Minimizing Employee Risk and Injury: Accomplishing It and Saving Money

One area that keeps many restaurant franchisees awake at night is that of on-the-job injuries and their attendant expense.  In addition to the injury to the employee, there’s the specter of lost productivity and increased workers’ compensation rates, among other costs.

Increased workers’ comp rates are a valid concern, but there’s more to an effective risk management program than an insurance policy. An integrated program of affordable workers’ compensation insurance and an ongoing risk management program will stabilize, and perhaps even lower, rates and protect workers.

Workplace safety and risk management

The stakes are high, both in terms of worker safety and cost to employers.  The national Occupational Safety and Health Administration (OSHA) says: “It has been estimated that employers pay almost $1 billion per week for direct workers’ compensation costs alone. The costs of workplace injuries and illnesses include direct and indirect costs. Direct costs include workers’ compensation payments, medical expenses and costs for legal services. Examples of indirect costs include training replacement employees, accident investigation and implementation of corrective measures, lost productivity, repairs of damaged equipment and property, and costs associated with lower employee morale and absenteeism.”

Particularly in a high incidence industry like restaurants, these issues cannot be ignored.  The first steps to lower injury rates – and, by extension, lower workers’ compensation insurance rates – include identification and resolution of the immediate causes of frequently experienced injuries:

    • Whether caused by hand chopping, machine slicing or broken dishware, these are a major cause of injury in restaurants.  To avoid cuts and lacerations, knives must be kept sharp, with kitchen staff wearing cut gloves.  Guards on slicing and baking machines must be on and functioning.
    • Hot grease and hot surfaces are a constant hazard. To reduce their incidence train staff in wearing proper clothing in the kitchen, the best placement of utensils on burners, how to avoid steam and many other guidelines.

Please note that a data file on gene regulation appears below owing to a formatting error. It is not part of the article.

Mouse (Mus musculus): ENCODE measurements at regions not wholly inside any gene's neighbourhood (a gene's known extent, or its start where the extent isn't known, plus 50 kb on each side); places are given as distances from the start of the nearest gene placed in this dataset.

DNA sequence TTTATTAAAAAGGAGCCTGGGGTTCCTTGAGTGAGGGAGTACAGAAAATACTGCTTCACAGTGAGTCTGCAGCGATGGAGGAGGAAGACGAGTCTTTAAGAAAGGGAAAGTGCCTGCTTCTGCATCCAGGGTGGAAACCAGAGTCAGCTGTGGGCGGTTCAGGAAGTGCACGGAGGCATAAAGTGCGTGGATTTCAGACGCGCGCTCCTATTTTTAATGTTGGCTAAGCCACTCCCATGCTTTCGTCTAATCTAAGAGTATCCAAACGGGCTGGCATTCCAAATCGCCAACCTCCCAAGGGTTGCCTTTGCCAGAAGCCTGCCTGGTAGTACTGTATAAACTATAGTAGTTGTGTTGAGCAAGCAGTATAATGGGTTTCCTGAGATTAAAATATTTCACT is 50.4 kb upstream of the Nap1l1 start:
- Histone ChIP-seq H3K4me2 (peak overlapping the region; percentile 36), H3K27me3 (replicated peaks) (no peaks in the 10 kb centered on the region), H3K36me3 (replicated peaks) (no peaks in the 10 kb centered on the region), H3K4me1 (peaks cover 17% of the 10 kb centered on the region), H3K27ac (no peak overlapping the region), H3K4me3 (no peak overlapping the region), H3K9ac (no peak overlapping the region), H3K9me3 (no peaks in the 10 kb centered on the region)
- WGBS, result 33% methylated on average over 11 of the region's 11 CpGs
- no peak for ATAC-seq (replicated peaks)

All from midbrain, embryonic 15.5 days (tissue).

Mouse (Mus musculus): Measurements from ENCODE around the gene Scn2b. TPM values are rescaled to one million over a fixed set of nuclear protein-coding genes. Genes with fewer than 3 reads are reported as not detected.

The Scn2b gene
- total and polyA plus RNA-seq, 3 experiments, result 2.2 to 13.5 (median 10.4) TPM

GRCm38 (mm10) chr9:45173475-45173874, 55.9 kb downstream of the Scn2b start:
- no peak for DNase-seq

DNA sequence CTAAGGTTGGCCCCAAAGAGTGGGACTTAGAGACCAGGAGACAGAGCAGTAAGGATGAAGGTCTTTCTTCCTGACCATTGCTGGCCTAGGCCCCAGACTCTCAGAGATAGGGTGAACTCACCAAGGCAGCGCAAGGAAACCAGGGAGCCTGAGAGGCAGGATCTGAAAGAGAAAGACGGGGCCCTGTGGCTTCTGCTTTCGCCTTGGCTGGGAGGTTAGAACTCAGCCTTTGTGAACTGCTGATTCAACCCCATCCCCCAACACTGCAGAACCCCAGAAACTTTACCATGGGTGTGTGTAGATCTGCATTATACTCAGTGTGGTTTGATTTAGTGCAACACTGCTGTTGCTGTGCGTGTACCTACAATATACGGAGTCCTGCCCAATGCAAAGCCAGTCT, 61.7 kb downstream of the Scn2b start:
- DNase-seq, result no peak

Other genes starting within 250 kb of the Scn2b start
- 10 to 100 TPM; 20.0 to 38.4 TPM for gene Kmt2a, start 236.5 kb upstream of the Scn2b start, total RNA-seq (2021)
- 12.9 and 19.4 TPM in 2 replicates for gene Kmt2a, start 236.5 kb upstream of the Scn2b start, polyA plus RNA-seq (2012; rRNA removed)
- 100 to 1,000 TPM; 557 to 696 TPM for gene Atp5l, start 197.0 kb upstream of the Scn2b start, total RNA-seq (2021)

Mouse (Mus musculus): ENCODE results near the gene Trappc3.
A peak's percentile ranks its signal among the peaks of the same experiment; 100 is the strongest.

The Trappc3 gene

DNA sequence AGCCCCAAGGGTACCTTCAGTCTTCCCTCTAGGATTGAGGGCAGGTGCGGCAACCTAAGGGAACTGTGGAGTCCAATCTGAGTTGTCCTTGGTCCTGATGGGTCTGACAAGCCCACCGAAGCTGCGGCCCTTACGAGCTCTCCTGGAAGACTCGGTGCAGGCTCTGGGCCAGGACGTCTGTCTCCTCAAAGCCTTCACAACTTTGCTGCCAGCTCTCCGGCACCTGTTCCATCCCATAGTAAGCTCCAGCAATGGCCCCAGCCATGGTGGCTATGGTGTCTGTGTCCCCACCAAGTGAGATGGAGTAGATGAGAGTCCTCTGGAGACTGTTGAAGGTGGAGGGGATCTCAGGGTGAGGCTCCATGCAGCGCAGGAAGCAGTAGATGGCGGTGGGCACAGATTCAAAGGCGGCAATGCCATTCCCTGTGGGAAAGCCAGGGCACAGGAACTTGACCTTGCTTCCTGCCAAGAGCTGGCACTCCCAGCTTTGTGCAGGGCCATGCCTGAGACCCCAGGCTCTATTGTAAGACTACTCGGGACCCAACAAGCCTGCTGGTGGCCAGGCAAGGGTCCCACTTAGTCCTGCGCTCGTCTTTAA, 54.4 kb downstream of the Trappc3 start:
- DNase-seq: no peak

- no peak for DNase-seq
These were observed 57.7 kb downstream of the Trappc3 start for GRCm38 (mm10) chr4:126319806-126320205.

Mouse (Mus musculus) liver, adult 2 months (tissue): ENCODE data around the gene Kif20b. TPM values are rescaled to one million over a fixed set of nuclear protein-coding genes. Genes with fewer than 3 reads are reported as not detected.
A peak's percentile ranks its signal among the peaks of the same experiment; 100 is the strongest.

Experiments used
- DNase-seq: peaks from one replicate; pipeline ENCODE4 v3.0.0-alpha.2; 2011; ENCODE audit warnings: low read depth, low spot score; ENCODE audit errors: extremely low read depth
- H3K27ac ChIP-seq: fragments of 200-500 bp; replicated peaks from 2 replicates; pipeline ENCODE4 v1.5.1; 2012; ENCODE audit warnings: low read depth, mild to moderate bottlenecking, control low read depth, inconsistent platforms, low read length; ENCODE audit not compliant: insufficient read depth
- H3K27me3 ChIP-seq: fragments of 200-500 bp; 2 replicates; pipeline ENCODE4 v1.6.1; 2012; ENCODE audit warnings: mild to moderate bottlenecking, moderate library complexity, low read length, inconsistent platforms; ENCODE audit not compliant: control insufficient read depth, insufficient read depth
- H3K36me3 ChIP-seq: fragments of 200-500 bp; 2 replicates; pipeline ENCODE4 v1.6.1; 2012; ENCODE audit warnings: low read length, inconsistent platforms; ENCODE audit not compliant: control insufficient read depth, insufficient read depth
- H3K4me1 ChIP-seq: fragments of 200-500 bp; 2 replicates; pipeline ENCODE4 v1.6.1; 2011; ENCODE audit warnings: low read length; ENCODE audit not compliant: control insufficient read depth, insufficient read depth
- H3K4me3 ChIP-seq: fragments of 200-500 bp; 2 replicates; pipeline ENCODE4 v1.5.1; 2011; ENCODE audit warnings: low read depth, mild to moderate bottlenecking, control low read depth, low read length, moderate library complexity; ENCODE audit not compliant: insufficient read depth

• Longer term and repetitive motion injuries:Including carpal tunnel syndrome and lower back pain, these develop over time and are often caused by poorly designed equipment and/or work areas, according to OSHA.  Minimizing them can be accomplished through proper techniques and equipment as well as providing ways to cushion hard floors for employees who stand for long periods of time.
    • Slips and falls:These may be caused by wet and slippery floors, made more dangerous by poor lighting or rushing. Solutions include slip-resistant footwear, better housekeeping, immediate cleaning of floors after spills and posting warning signs, removal of clutter and improvement of lighting.
    • Improper lifting:  Carrying heavy supplies or reaching for them on high shelves may lead to painful injuries, which can be avoided by training staff in proper lifting techniques.

These should all be part of a comprehensive safety program that is constantly communicated, trained, coached and reinforced, beginning with new employee orientation.  Conduct periodic safety refresher sessions for all employees and encourage employees to discuss how to manage near misses and hazardous conditions.

Workers’ compensation insurance

Although restaurant owners may consider workers’ compensation insurance primarily as an expense, it’s the sole remedy for staff injuries or incidents that occur in a restaurant.  Even a small restaurant owner can be liable for medical bills and lost wages if an employee is injured while working.  Without the safety net provided by workers’ comp insurance, the cost of paying for an employee’s workplace injury can be devastating.

Here are a few ways to get more cost-effective coverage:

    • Who should be covered:Everyone, including the owner, should be covered, or else owners won’t receive the medical and indemnity benefits the policy provides.  If the restaurant had to run without the owner, it might incur significant losses.
    • Level of coverage on each employee: Employees may wear a number of hats, so coverage should be specified for each applicable class code, along with the percentage of time the employee spends in each role.  Misclassification can result in an unexpected audit bill.
    • How rates are determined:  Rates are based on such factors as the size of the operation and eligibility for discounts based on a documented safety program or drug free workplace.  The most important factor, though, is the loss history and ability to qualify for an experience modifier.
    • Ways to save on premiums:  A combination of safety training and audits, creation of a safe work environment and enforcement of safety rules, along with a wise selection of carriers, can make a difference in premium costs.

Studies by insurance carriers indicate that an investment in proactive workplace safety processes can yield a return on investment of $6.15 for every $1 spent.  Add that to lower workers’ compensation rates based on a better safety record, and that’s an investment most restaurant owners would gladly make.

Haley Crum Blanton, CSP, is Executive Vice President of FrankCrum, a national professional employer organization (PEO) and President, FrankCrum Staffing.  A certified staffing professional, she earned a bachelor’s degree in Business Management at Eckerd College and is working toward a law degree at Stetson University College of Law. She is a member of the National Association of Professional Women. She can be reached at

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